Bill Kirchen?s newest solo album, Hammer Of The Honky-Tonk Gods, is another celebration of American roots music from a man who helped lay the foundation for the genre today known as Americana.
It was Kirchen?s larger-than-life Telecaster licks that propelled Commander Cody And His Lost Planet Airmen up the charts in 1972 with a cover of Johnny Bonds? ?Hot Rod Lincoln.?
?We may have been the beginning of what?s now called Americana, but I?m not sure that?s true,? says Kirchen, who makes his home in Maryland. ?I do know I had more fun than I deserved and almost more fun than I could handle. We put on fabulous shows and made some pretty damn good records. Eventually the wheels came off, and it was time to go, but I still play songs I played back then, and I?ll go to my grave doing some of them.?
Oddly enough, Kirchen grew up playing trombone in his high school band in Ann Arbor, Mich. (The drummer was a kid named Jimmy Osterberg, later known as Iggy Pop.)
?Trombone held my interest until my senior year at Interlochen Summer Arts Camp. My cabin counselor was Dave Siglin, who later started The Ark, the longest-running folk club in the U.S. He played folk on the 12-string guitar. When I got home, I got my mother?s old banjo out of the attic and got Pete Seeger?s ?How To Play Banjo? book and the How To Play Banjo album on Folkways and went at it. I started hanging with the folkies and got into guitar pretty quick,? he says.
Kirchen spent some time in New York City?s Greenwich Village in the early ?60s to investigate the folk scene. After returning to Ann Arbor, he started a hippie folk-rock band called The Seventh Seal. Shortly thereafter, he met George Frayne, also known as Commander Cody.
?George had a good eye for talent,? Kirchen recalls. ?He recruited me to be the hippie guitar player; Billy C. Farlow, from an R&B band, to be the singer; John Tichy, who was really deep into Bakersfield country, for the second guitar.?
The Lost Planet Airmen created a buzz on the local scene, but Kirchen was restless. He moved out to Berkeley, Calif., in the early ?70s. When he saw how open the local club scene was, he convinced the rest of the band to follow him to the Bay Area. The rest, as they say, is history.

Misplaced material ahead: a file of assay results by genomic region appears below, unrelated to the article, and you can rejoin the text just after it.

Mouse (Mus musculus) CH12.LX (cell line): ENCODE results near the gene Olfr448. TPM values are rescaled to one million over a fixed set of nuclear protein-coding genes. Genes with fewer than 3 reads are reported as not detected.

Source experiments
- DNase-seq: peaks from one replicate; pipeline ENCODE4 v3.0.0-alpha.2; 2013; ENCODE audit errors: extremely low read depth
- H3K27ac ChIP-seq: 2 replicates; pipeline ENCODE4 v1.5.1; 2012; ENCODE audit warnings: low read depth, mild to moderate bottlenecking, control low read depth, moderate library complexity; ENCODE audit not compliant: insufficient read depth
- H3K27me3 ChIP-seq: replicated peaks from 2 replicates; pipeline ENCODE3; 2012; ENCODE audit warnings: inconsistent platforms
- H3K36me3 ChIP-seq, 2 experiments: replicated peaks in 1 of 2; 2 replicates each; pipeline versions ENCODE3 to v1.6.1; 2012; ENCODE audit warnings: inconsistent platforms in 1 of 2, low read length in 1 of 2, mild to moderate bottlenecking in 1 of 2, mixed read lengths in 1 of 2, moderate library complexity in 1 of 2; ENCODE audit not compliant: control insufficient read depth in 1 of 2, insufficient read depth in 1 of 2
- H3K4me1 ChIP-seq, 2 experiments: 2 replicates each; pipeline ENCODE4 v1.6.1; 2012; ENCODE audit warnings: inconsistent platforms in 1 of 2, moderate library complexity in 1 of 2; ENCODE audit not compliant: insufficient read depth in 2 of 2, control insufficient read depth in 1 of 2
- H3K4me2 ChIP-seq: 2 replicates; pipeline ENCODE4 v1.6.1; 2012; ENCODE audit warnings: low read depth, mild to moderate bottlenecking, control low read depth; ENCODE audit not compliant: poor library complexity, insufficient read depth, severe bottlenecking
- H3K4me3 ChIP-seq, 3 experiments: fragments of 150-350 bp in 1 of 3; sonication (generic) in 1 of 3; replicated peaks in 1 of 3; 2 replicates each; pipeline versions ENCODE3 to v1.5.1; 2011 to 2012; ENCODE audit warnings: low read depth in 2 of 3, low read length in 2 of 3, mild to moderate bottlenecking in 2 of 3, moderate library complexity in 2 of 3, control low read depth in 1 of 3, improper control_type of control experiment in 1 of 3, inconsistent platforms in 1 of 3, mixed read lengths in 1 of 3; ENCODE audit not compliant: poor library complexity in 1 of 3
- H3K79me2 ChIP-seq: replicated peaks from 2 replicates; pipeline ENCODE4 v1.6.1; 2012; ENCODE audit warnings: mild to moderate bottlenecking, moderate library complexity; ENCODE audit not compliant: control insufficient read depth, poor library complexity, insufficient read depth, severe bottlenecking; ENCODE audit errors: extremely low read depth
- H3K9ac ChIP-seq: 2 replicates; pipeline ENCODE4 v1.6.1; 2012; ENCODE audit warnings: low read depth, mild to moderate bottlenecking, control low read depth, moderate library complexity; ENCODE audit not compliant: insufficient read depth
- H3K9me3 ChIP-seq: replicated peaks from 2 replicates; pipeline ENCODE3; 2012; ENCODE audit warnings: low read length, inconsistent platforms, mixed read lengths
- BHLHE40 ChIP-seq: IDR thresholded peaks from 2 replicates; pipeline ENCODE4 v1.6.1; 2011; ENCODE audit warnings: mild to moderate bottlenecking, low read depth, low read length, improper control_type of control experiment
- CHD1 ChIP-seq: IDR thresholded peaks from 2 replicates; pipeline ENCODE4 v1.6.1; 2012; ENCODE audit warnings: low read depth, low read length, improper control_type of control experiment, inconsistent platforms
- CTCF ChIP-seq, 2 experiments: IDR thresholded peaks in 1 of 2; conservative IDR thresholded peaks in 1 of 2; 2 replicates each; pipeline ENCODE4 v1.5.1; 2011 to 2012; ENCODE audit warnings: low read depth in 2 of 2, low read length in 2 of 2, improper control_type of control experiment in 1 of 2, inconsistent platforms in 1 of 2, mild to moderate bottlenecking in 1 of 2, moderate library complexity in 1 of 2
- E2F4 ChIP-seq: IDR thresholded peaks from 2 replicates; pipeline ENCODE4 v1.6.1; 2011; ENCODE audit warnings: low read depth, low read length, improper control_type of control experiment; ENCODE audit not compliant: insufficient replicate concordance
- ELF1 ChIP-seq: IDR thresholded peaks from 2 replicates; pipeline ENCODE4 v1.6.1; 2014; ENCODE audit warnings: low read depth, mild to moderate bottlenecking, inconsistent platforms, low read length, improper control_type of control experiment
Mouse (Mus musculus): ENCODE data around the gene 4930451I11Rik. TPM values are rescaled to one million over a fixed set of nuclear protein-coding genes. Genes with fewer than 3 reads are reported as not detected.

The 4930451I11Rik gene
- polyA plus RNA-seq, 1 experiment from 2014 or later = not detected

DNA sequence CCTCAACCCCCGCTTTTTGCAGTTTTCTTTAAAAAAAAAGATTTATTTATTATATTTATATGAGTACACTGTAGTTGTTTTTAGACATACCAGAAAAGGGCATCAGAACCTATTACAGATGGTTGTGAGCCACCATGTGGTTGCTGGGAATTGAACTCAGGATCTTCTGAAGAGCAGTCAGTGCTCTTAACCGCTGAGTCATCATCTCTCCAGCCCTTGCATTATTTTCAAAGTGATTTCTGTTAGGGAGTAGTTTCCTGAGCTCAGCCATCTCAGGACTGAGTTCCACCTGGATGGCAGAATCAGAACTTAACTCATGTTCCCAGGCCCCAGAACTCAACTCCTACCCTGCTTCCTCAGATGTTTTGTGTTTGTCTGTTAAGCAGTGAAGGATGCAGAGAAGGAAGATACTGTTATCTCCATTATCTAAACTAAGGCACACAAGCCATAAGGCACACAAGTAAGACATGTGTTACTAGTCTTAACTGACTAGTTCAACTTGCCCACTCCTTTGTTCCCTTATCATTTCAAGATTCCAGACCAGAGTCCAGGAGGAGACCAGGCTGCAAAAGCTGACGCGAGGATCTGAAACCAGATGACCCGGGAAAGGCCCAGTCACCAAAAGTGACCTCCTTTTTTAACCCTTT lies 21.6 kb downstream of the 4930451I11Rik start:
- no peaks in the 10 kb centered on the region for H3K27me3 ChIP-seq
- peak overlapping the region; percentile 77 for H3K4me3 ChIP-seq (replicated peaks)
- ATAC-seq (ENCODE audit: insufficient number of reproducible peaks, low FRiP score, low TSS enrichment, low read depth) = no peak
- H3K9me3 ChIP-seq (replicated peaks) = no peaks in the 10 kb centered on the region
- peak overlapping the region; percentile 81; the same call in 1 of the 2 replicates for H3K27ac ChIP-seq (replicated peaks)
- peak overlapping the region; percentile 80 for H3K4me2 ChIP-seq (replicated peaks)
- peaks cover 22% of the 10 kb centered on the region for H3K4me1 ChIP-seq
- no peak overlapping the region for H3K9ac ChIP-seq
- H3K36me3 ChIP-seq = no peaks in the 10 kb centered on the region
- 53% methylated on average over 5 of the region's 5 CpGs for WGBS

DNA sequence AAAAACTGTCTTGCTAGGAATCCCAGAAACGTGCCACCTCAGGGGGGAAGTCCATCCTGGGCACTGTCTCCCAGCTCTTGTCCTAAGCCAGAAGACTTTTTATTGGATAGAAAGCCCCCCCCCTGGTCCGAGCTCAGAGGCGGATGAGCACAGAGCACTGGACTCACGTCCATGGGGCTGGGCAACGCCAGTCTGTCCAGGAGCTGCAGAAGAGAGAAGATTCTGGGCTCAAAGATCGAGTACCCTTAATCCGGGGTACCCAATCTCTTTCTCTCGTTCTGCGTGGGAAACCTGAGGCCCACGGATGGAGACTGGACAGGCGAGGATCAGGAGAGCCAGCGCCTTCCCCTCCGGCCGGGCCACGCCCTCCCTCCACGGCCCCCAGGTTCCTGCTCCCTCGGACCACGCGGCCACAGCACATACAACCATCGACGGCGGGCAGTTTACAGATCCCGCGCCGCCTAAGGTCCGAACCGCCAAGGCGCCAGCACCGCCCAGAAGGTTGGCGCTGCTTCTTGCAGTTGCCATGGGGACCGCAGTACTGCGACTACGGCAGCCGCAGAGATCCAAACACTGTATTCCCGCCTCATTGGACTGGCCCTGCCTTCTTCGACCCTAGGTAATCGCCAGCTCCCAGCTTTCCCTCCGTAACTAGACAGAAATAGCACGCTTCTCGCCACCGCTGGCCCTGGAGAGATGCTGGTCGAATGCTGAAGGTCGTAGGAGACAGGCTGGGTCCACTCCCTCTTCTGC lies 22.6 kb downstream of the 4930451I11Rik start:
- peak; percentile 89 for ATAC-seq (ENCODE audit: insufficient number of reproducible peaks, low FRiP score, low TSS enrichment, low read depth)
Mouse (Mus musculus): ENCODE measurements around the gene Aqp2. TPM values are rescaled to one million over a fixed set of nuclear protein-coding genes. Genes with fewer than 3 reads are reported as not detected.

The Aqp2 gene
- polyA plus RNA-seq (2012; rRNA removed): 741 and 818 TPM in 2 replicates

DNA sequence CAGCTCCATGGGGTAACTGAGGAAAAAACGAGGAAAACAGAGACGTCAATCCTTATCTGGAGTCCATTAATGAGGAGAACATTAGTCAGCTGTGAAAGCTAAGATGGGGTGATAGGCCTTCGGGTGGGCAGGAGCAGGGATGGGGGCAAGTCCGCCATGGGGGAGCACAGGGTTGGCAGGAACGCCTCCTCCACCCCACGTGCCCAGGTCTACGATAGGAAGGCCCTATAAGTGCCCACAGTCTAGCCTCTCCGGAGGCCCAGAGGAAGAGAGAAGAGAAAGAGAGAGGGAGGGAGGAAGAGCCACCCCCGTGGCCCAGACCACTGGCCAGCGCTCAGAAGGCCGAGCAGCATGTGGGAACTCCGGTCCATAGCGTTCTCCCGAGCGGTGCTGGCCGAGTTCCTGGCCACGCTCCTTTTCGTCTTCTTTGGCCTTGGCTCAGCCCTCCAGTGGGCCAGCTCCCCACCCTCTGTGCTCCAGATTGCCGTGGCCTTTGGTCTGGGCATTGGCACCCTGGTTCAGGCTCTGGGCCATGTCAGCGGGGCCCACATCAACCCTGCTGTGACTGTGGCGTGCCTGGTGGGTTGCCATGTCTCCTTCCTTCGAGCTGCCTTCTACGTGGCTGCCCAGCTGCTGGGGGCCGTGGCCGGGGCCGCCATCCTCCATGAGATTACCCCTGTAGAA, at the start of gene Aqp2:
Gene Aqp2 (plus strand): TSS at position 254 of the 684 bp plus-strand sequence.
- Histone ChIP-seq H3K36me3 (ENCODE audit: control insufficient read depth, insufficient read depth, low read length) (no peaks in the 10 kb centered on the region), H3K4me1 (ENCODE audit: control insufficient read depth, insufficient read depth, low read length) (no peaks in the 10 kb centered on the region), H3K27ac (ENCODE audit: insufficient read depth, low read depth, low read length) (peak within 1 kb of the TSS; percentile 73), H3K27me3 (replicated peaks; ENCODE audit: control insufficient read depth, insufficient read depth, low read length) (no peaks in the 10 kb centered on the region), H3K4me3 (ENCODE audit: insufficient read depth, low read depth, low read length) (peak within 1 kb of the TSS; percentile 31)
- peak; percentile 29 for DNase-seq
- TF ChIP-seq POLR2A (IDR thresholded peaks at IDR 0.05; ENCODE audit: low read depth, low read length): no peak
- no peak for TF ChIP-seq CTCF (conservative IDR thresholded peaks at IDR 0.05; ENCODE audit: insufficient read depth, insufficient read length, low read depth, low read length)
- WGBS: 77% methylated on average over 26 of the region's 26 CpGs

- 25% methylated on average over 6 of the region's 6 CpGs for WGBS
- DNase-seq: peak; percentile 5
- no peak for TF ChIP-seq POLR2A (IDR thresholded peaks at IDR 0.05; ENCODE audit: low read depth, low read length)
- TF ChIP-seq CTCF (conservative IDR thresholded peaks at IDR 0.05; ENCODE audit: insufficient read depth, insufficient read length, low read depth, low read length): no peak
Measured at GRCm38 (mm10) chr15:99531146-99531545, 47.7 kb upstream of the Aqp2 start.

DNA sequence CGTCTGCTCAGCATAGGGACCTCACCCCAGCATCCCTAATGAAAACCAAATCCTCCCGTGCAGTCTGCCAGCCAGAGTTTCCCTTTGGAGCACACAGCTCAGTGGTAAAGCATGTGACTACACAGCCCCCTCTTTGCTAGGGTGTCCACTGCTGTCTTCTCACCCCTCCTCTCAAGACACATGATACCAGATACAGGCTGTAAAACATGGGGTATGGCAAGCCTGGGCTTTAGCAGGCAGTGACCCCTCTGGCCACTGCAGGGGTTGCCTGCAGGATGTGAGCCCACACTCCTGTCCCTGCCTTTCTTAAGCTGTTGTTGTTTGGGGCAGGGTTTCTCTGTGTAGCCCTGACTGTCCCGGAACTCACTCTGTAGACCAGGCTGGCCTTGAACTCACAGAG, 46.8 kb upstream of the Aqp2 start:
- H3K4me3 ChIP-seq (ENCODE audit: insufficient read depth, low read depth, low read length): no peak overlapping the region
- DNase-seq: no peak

?By the mid ?70s, we?d run our course,? Kirchen says. ?We weren?t having any more success; we weren?t getting better as a band. I was doing too much drinking and drugging and had my own issues that separated me from being at the top of my game musically.?
Kirchen started his next band, The Moonlighters, with other guys from the Cody Band.
?We were actually Moonlighting from Cody at the start. Then I moved to the D.C. area to live on my wife?s family?s farm. Turns out D.C. had a big post-war hillbilly movement and was a big bluegrass and a R&B center. They had go-go and hip-hop ? everything you could think of musically. I started sitting in with Danny Gatton?s band and had a whole second career playing locally with my trio, Too Much Fun. There was so much work in town that I tended not to get out and about that much.?
Eventually, Kirchen got back on the road, and that?s where you?ll find him most every night. And while he?s a much-in-demand sideman, his own music takes precedence.
?Now that I can record on a laptop and send (the files) back, I can do more (side work), but being on the road, booking the gigs myself and driving the van eats up the time,? says Kirchen. ?I don?t have unlimited stamina, but I can dust some younger folks as far as staying on the road. I?m still in a van moving my own equipment, and I love it. What takes the energy is doing the radio shows at 7 in the a.m., then doin